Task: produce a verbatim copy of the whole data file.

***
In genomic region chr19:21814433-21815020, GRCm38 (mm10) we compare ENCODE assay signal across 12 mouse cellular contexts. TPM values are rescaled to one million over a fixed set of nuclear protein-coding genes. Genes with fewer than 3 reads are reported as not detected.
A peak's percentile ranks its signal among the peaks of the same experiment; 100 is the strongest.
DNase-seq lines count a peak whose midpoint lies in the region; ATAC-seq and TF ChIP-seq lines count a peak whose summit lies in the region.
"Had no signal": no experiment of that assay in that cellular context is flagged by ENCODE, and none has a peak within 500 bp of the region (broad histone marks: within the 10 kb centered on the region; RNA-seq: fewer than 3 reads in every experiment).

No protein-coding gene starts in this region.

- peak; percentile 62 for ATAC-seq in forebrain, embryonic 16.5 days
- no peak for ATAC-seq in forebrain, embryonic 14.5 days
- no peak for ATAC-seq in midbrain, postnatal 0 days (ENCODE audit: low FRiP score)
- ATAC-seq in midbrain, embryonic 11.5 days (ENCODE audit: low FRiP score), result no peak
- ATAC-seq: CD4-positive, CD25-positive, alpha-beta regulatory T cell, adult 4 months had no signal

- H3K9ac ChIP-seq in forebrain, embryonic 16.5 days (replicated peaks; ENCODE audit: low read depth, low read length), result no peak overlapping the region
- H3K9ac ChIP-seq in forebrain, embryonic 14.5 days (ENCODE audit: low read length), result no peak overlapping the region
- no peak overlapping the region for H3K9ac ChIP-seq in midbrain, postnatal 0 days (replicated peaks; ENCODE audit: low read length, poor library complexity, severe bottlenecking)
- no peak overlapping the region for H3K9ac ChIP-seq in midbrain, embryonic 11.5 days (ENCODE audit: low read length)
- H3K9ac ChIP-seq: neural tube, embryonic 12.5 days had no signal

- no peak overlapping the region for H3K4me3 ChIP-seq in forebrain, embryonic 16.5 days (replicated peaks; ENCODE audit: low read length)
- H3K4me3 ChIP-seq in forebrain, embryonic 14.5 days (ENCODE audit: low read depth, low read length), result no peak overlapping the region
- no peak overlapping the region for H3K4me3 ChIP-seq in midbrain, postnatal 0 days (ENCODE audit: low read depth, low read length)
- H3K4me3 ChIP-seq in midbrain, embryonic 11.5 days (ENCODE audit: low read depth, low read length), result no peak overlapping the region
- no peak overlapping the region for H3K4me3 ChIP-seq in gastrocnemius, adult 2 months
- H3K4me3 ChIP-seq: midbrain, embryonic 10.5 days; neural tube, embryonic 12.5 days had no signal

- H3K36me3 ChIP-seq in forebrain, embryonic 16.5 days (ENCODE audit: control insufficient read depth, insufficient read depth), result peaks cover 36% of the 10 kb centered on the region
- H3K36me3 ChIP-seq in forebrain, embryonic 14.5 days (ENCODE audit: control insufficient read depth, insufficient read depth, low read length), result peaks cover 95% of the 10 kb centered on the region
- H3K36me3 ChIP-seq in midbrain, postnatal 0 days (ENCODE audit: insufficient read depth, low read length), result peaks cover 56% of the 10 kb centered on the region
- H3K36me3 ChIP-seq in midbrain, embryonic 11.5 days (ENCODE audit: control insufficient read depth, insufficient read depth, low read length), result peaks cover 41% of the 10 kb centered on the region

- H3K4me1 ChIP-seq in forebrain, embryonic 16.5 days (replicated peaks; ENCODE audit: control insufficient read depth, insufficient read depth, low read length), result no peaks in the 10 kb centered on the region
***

In genomic region chr19:21814433-21815020, GRCm38 (mm10) we compare ENCODE assay signal across 12 mouse cellular contexts. TPM values are rescaled to one million over a fixed set of nuclear protein-coding genes. Genes with fewer than 3 reads are reported as not detected.
A peak's percentile ranks its signal among the peaks of the same experiment; 100 is the strongest.
DNase-seq lines count a peak whose midpoint lies in the region; ATAC-seq and TF ChIP-seq lines count a peak whose summit lies in the region.
"Had no signal": no experiment of that assay in that cellular context is flagged by ENCODE, and none has a peak within 500 bp of the region (broad histone marks: within the 10 kb centered on the region; RNA-seq: fewer than 3 reads in every experiment).

No protein-coding gene starts in this region.

- peak; percentile 62 for ATAC-seq in forebrain, embryonic 16.5 days
- no peak for ATAC-seq in forebrain, embryonic 14.5 days
- no peak for ATAC-seq in midbrain, postnatal 0 days (ENCODE audit: low FRiP score)
- ATAC-seq in midbrain, embryonic 11.5 days (ENCODE audit: low FRiP score), result no peak
- ATAC-seq: CD4-positive, CD25-positive, alpha-beta regulatory T cell, adult 4 months had no signal

- H3K9ac ChIP-seq in forebrain, embryonic 16.5 days (replicated peaks; ENCODE audit: low read depth, low read length), result no peak overlapping the region
- H3K9ac ChIP-seq in forebrain, embryonic 14.5 days (ENCODE audit: low read length), result no peak overlapping the region
- no peak overlapping the region for H3K9ac ChIP-seq in midbrain, postnatal 0 days (replicated peaks; ENCODE audit: low read length, poor library complexity, severe bottlenecking)
- no peak overlapping the region for H3K9ac ChIP-seq in midbrain, embryonic 11.5 days (ENCODE audit: low read length)
- H3K9ac ChIP-seq: neural tube, embryonic 12.5 days had no signal

- no peak overlapping the region for H3K4me3 ChIP-seq in forebrain, embryonic 16.5 days (replicated peaks; ENCODE audit: low read length)
- H3K4me3 ChIP-seq in forebrain, embryonic 14.5 days (ENCODE audit: low read depth, low read length), result no peak overlapping the region
- no peak overlapping the region for H3K4me3 ChIP-seq in midbrain, postnatal 0 days (ENCODE audit: low read depth, low read length)
- H3K4me3 ChIP-seq in midbrain, embryonic 11.5 days (ENCODE audit: low read depth, low read length), result no peak overlapping the region
- no peak overlapping the region for H3K4me3 ChIP-seq in gastrocnemius, adult 2 months
- H3K4me3 ChIP-seq: midbrain, embryonic 10.5 days; neural tube, embryonic 12.5 days had no signal

- H3K36me3 ChIP-seq in forebrain, embryonic 16.5 days (ENCODE audit: control insufficient read depth, insufficient read depth), result peaks cover 36% of the 10 kb centered on the region
- H3K36me3 ChIP-seq in forebrain, embryonic 14.5 days (ENCODE audit: control insufficient read depth, insufficient read depth, low read length), result peaks cover 95% of the 10 kb centered on the region
- H3K36me3 ChIP-seq in midbrain, postnatal 0 days (ENCODE audit: insufficient read depth, low read length), result peaks cover 56% of the 10 kb centered on the region
- H3K36me3 ChIP-seq in midbrain, embryonic 11.5 days (ENCODE audit: control insufficient read depth, insufficient read depth, low read length), result peaks cover 41% of the 10 kb centered on the region

- H3K4me1 ChIP-seq in forebrain, embryonic 16.5 days (replicated peaks; ENCODE audit: control insufficient read depth, insufficient read depth, low read length), result no peaks in the 10 kb centered on the region